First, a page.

Library Juice Concentrate
By Kathleen de la Peña McCook, Distinguished Professor, University of South Florida, School of Library and Information Science in Tampa
[A Book for die Jahrtausendwende]
In the mid-1990s many librarians, especially new graduates, adopted Internet technologies and web-based services with great enthusiasm. Many programs that educated librarians changed their names to become “Information Schools” or “I-schools” and a generation of people who work in libraries, for the most part, lost connection to the shared history and philosophy of librarianship. People still took jobs in libraries, but their skill set—in general– was increasingly removed from a connection to the scholars and philosophers of librarianship who through writing and service had developed one of humanity’s most trusted professions.
When I wrote the paper, “Using Ockham’s Razor” for the American Library Association Congress on Professional Education in 1998 I realized that “librarianship” was being abandoned by a large part of the LIS professorate and the students that filled our classes were more focused on the web than print collections or archives. I began reading Library Juicein 1999. I found my way to it when I read Litwin’s essay, “Cease and Desist,” in the mailed to my house paper copy of the SRRT Newsletter of December 1998. I remember thinking what a good grasp Litwin had of social change issues. I realized I could subscribe to Library Juice online and I did. Library Juice was just what I needed to begin to lead me through the growing online discussions among new librarians that didn’t take place in print-on-paper.
Looking back to the initial issues of Library Juice I realize that I responded to the publication because Litwin grasped the traditions and history of librarianship so well and commented upon them with intelligence and insight in an online format. He demonstrated promise for rapprochement between the old and new librarianship. I should point out that the essays in Library Daylight: Tracings of Modern Librarianship, 1874- 1922, a companion volume to Library Juice Concentrate, also appeared online as part of the webzine and contributed to my confidence in Litwin as a thoughtful individual who looked to the past for knowledge and the future as a convergence of the old and the new. So much of the material posted in various library blogs at this same period assumed the world had just begun which, naturally, did not inspire the same level of interest in someone who had journeyed from keypunch cards to the Internet. In fact, it seemed ironic to me that so many writing about libraries at the turn of the millennium were willing to disregard the thousands of years of library traditions. Litwin’s work demonstrated that there was a cadre of librarians who saw the profession as a continuum. The fact that he used the (then) new format of the web to explore timeless issues underscored that librarianship was, indeed, a continuum and not a dead end.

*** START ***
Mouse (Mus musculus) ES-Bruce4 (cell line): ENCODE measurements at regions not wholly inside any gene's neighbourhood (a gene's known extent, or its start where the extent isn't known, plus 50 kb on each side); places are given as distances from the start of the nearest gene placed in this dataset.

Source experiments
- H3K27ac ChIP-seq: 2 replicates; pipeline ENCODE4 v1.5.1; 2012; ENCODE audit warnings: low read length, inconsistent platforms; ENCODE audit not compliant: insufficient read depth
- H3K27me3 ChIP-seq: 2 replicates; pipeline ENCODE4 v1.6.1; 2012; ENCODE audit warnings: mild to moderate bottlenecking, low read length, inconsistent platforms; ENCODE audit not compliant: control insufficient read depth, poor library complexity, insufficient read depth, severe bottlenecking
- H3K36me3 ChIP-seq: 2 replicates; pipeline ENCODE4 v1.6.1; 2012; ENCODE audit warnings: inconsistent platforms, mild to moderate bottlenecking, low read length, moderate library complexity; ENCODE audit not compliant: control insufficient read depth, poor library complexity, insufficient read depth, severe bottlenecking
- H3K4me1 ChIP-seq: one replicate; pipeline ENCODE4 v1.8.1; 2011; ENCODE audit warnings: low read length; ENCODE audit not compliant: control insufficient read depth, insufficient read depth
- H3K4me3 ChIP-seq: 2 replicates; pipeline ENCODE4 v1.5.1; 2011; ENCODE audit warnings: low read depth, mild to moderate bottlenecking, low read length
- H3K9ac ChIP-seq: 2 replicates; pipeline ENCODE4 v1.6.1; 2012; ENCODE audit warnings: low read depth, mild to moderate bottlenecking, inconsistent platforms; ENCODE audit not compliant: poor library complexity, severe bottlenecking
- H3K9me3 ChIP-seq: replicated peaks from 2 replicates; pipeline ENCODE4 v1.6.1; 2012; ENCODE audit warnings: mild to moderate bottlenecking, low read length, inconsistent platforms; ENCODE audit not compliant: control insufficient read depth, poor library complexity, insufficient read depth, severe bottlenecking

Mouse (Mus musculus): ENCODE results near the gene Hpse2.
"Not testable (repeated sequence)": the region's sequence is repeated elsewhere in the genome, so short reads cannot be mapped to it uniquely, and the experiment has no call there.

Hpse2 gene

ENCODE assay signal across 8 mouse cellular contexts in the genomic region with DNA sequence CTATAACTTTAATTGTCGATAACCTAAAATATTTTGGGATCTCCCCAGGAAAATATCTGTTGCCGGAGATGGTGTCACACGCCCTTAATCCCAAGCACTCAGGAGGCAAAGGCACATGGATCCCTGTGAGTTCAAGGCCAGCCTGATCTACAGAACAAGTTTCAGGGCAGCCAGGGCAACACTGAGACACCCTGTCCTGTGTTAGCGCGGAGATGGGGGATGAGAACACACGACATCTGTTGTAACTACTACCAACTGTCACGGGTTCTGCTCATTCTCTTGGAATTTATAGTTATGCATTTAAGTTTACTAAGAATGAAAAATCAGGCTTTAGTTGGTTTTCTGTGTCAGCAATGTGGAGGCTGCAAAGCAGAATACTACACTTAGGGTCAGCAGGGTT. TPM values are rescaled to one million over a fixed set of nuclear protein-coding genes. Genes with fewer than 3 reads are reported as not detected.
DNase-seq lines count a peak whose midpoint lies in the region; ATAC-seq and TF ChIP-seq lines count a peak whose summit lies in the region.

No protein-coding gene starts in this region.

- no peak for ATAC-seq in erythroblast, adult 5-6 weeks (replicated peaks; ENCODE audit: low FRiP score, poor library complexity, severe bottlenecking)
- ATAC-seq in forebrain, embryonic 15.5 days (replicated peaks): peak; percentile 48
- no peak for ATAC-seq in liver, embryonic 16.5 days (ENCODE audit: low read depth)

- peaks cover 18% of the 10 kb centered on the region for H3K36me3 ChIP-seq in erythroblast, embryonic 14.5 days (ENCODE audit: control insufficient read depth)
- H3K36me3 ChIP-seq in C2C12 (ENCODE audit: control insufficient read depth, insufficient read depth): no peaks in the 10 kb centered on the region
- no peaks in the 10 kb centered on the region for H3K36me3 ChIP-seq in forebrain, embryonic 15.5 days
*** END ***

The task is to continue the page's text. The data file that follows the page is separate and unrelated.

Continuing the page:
I had been Chair of the American Library Association Office for Literacy and Outreach Services in 1997 and worked to get greater attention to the ALA Policy 61 (Library Services to Poor People). Some of this effort was rewarded in spring 2000. When asked to be guest editor for American Libraries I chose the theme “Ending the Isolation of Poor People.” I took a big step from print to blog with this issue and sent a note about the “Ending the Isolation of Poor People” theme to Rory Litwin which he published in Library Juice 3.6. He included a link to the Social Responsibilities Hunger, Homelessness and Poverty Task Force (HHPTF). Library Juice made me see the power of linkage. People read the articles in the magazine and didn’t connect to SRRT HHPTF– but if they read the note in Library Juice they made the connection. This was a Eureka moment for me in seeing how blogs could move us ahead from passive to active. It was June, 2000. I recognize that in a few years someone will read this and wonder how this could seem amazing, but this is part of the importance of Library Juice.
Library Juice existed at the dawn of the online experience and it was a central resource for the transition. Libraries cataloged Library Juice as an online serial. More library blogs appeared in the first years of the millennium but Library Juice continued to be iconic. Litwin included essays by library activists such as Mark Rosenzweig, Ann Sparanese, and Chuck D’Amato. He edited listserv discussions on topics such as the Better Salaries Initiative. He interviewed key nextgen figures such as Jessamyn West. He organized items on Cuban libraries. Library Juice also included quotes, websites of the week and reading lists.
The essays and other artifacts from the webzine that appear in this volume stand on their own as thoughtful contributions to the practices of librarianship in the 21st century. But it must be remembered that they had their first life in an electronic format that has become an important component in the way librarians began to communicate at the turn of the millennium. With the publication of Library Juice Concentrate Rory Litwin has captured the spirit of a time that began in great hope with the Clinton-Gore optimism for a new century with widely available information for all people and ended in a time of great despair with the oppressive regime of Bush-Cheney and the structure of the USAPATRIOT Act and CIPA.
In the pages of Library Juice Concentrate we find thoughtful deliberations on politics, democracy, human rights, commercialization of information, intellectual freedom, anarchism, and Cuba. We see how the instantaneous capacity to post information can create a new level of discussion shared among far more people than ever before. Library Juice Concentrate captures a tectonic shift in the development of librarianship.